“I just got to sit with her and hear her perspective of health and of healing, how her husband passed away from cancer and what it was like for her to help take care of him in a world where her whole life has been about people taking care of her and her own illness,” Walker says.
At the time of the meetings with Toombs, Walker’s sister had just been diagnosed with a rare debilitating disorder, which made the connection even more meaningful.
“She shared with me that she doesn’t believe that disability is limiting by any means, and that she’s actually come to a place where she sees her multiple sclerosis diagnosis as a blessing. I was shocked by that, because this was in a season of my life where I was seeing disability change the trajectory of my family dynamic,” he says. “And her impact in my life came down to the way that she just views the world — she sees healing as a form of communion between two people rather than curative. Science isn’t curative. Our healing journey is supposed to be restoring ourselves to our personal wholeness and the completeness that is honoring to God.”
As someone who has always envisioned becoming a physician as a matter of fact for her life, senior Nevaeh Gomez is heading to medical school in the fall — and it’s a matter of where, not when. She’s applied to several schools and will be matched in February. Gomez is a first-generation college student who, like Walker, was drawn to the medical humanities through a personal experience with healthcare.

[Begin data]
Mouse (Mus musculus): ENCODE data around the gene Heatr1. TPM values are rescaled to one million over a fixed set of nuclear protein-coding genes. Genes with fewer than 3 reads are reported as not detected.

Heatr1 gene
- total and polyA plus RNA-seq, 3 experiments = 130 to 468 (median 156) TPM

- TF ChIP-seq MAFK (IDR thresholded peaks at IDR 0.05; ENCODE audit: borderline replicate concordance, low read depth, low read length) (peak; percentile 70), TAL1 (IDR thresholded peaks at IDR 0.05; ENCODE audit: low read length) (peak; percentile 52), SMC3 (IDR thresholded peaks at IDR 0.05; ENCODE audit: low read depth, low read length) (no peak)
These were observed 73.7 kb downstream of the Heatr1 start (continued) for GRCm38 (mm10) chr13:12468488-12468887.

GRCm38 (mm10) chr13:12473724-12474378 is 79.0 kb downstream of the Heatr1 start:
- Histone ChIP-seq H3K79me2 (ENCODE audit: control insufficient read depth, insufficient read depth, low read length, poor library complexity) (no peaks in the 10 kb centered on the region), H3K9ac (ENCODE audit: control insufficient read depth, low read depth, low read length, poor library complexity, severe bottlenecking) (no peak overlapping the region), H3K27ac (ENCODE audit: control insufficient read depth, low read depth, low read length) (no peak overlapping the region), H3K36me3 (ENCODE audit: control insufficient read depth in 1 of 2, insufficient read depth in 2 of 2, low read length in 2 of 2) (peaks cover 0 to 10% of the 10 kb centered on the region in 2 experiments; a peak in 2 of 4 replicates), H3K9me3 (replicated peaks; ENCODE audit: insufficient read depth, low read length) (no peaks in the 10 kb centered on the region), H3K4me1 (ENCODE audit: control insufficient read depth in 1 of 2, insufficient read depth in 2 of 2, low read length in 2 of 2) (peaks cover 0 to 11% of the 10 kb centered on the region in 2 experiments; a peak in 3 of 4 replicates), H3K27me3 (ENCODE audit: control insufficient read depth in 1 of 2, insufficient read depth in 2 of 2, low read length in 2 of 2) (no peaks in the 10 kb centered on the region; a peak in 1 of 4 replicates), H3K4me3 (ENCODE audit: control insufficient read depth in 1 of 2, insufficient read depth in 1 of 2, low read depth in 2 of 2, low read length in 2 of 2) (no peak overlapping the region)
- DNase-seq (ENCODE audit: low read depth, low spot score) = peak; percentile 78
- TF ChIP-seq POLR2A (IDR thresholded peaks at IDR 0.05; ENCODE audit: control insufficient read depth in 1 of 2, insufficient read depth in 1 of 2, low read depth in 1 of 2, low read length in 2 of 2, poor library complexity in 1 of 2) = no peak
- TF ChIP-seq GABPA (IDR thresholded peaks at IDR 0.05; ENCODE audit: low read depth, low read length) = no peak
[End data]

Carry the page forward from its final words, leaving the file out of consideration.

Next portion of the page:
“Three of my immediate family members had cancer. Since my family doesn’t have any higher education, they turned to me to go with them to their doctor’s appointments and read their medical records to help them navigate their care,” Gomez says. “Because of that experience, I want to be the kind of physician that sees the whole person and provides the patient with the information they need so they don’t have to look to their 13-year-old granddaughter or kid to understand what is happening.”
“The medical humanities program has shown me how important it is that I’m able to build relationships with people and have patients that I can see on a longitudinal basis, not just see them pre-op and post-op.”
During her sophomore year, Gomez took a limited-edition class entitled Disrupting Racial Disparities in Healthcare, taught by Barron and Stephanie Boddie, Ph.D., of Baylor’s Diana R. Garland School of Social Work. She cites this course as influential in further shaping her approach to healthcare.
“That class examined issues that might seem very small and not important to the very science-based world — to current medical education — and shows you what impact things like residential segregation and Black maternal health disparities make on patient lives and on the healthcare field in general,” Gomez says.
In medical school, she plans to lean into her gifts in the sciences and hopefully become a surgeon. Though her area of specialty is still open for exploration, she’ll refer often to her medical humanities degree.